Incorporating clover in grassland, Reducing chemical fertiliser and increasing milk solids.
Nicholas McKenna, Dairy Specialist reports from the recent Teagasc National Dairy Conference 2020, to highlight some of the main points made by John McNamara, Grassland farmer of the year 2018 and Michael Egan Grassland researcher, including the establishment of white clover in the grass sward
The discussion centred on how and why John uses white clover on his farm, while Michael looked at the overall benefits and challenges of clover inclusion and the options available to farmers who want to use it more often.
John McNamara’s farming system
Farming in the parish of Knockainey, Co. Limerick, John runs a simple and efficient system milking 250 cows. He has been growing the business over the last 20 years, stressing, that it would not have been possible without the high level of grass he has been growing and utilising.
John puts a lot of faith in Pasturebase Ireland and says it has really helped him to improve his grassland management over the years “learning how to grow it, manage it and utilise it”. John walks the farm weekly, takes a grass measurement on his phone using the PBI phone app and therefore all his decisions are “proactive instead of reactive”
John has been growing 15 tonne/DM/ha for the last few seasons and utilising 90% of this, he has placed an emphasis on really good grazing infrastructure having focused on:
- Square blocks.
- Multiple gaps into paddocks.
- Back fencing.
- Water trough position and access.
Why use white clover
John has begun to establish clover on the farm, with a target to achieve at least 20% clover content in the sward, the reasons for the inclusion of white clover on his farm according to John is to:
- Improve the quality of herbage (more palatable).
- Reduce chemical fertilisers.
- Increase milk solids by 10-15kgs/cow/year.
In terms of fertiliser, the grassland farmer of the year expects to make a saving in the summer and into the autumn months. John hopes to be able to reduce fertiliser on clover paddocks by half during this time, whilst growing as much grass, which is more palatable and will drive milk production.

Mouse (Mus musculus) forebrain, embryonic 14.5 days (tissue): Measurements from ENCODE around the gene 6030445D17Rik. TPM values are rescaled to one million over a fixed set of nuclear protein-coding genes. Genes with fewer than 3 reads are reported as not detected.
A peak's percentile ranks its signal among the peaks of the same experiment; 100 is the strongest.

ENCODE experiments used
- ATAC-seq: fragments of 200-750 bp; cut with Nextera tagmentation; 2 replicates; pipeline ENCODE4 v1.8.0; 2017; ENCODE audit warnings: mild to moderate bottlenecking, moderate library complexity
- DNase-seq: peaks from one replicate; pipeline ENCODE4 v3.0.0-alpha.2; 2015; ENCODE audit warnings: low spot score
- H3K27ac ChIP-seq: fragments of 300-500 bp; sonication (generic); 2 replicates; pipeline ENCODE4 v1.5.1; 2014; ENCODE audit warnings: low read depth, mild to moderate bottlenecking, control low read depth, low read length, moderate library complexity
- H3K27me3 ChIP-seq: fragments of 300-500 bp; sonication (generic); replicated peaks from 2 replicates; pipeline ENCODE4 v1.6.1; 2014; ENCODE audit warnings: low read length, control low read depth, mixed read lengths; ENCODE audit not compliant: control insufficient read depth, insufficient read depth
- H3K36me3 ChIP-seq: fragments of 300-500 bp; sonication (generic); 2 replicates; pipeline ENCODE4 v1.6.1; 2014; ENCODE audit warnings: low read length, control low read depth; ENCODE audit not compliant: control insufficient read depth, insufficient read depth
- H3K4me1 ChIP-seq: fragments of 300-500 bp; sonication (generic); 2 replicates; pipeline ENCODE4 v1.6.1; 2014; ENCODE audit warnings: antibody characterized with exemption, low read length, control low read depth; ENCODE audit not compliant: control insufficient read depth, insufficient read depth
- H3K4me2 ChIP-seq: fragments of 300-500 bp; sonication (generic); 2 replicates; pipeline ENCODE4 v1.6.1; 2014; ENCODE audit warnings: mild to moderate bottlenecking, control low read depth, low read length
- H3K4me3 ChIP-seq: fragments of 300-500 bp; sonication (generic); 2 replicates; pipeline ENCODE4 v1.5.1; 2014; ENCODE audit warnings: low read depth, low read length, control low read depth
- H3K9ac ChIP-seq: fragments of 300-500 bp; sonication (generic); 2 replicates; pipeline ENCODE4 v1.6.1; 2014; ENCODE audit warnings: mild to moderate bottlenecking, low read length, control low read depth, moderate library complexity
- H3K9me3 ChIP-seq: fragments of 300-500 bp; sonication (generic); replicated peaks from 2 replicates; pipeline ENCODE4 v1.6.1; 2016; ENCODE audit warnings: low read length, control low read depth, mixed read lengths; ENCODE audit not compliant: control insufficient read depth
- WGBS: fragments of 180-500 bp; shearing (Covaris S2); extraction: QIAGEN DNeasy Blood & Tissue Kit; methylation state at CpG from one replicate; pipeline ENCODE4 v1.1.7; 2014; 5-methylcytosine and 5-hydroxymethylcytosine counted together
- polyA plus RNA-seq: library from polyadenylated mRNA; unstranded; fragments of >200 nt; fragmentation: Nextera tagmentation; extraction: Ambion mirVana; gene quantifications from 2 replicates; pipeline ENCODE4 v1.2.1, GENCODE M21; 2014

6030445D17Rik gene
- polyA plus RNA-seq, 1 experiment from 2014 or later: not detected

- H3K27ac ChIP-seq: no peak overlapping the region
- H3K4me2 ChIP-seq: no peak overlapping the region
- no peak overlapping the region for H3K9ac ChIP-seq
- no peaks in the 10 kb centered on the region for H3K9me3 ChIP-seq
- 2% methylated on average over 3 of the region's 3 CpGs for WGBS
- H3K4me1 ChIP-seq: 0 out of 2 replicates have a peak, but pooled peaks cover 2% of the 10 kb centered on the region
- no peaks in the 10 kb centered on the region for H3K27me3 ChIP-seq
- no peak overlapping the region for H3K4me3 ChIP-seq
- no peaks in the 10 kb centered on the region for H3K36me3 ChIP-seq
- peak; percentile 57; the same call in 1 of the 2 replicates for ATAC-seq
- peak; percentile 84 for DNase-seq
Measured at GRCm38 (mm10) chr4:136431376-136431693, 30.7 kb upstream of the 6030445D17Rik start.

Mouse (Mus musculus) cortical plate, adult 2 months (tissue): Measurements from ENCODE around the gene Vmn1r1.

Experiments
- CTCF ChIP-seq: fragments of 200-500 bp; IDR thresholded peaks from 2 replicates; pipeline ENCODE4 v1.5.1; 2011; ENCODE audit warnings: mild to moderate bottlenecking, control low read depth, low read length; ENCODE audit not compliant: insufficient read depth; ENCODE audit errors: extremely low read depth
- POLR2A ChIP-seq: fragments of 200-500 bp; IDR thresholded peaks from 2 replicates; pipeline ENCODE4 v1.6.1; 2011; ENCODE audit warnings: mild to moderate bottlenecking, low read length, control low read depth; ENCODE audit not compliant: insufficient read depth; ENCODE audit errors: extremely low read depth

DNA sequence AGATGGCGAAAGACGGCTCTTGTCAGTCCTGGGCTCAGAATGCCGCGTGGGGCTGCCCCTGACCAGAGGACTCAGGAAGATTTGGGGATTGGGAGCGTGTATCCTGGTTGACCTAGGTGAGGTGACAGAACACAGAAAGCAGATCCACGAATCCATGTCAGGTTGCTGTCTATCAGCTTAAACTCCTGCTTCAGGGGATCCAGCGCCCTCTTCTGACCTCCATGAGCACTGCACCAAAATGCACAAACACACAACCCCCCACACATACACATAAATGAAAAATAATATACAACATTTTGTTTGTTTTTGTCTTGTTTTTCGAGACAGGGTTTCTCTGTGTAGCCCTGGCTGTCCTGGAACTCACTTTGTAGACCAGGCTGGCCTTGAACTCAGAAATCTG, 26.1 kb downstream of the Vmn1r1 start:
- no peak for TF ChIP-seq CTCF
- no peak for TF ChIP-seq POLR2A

He is also using low emission slurry spreading (LESS), and he targets most his slurry in the spring time which again reduces the need for chemical fertilisers. “I am using LESS in the spring and clover in the summer & autumn to reduce chemical fertiliser by 23-30 kg N/ha”
Michael Egan, grassland researcher, went on to discuss methods available to farmers who want to increase the levels of clover in their paddocks, he outlined the 2 main methods:
- Full reseed, using 1.5 kg/ha of clover seed. - Need good soil fertility and grazing management after seeding to ensure establishment and persistence of the clover plant.
- Over-sowing, which can be successful but a bit more challenging. Can be broadcast with a fertiliser spreader (tricky & success is generally lower). Guttler/stitch sowing machine (Needs to be done earlier in the year when soil moisture is higher)
For over-sowing the rate of seed application needs to be higher (2-2.5 kg/ha), Mike emphasises that putting the seed out is the easy part of the operation, but there are many other factors which need to be addressed:
- Excellent soil fertility is needed.
- Post seeding grassland management needs to be excellent to ensure sward is grazed correctly and looked after.
- Treat over-sowing like a full reseed, keep grazing covers low (1,100 kg DM/ha) for at least 3 grazings.
- Graze to 4cm to allow light to reach the clover plant.
- Don’t close clover paddocks first, close toward end of closing period as this leaves a lighter grass cover over the winter.
John has carried out clover establishment in all of the above ways in 2020, pointing out that it is early yet to see the full differences, but he believes the full reseed option is the best way to ensure establishment and persistence within the sward.
John is a firm believer that clover usage on his farm will have great benefits, but it is not an overnight success, it is a journey on which he needs to increase his knowledge and adapt his management techniques in order to see the full benefits of clover inclusion.
Top tips for clover establishment
To close the session both John and Mike were asked their top tips for successful establishment of clover in grassland. John emphasised the following:
- Start grass measuring, it’s vital to understand and measure how clover performs in a sward.
- Get soil fertility correct before you even begin to establish large amounts of clover.
Michael’s top tips:
- Soil sample the farm and use the fertility report to target paddocks for clover establishment and reseeding.
- Put a plan in place for the next 3-5 years.
- Treat every paddock on the farm on an individual basis, both when applying fertilisers and when deciding what method to use when sowing clover.
Catch up on all the recordings from the Virtual Dairy Conference here https://www.teagasc.ie/news--events/daily/dairy/2020-virtual-dairy-conference---overall-summary.php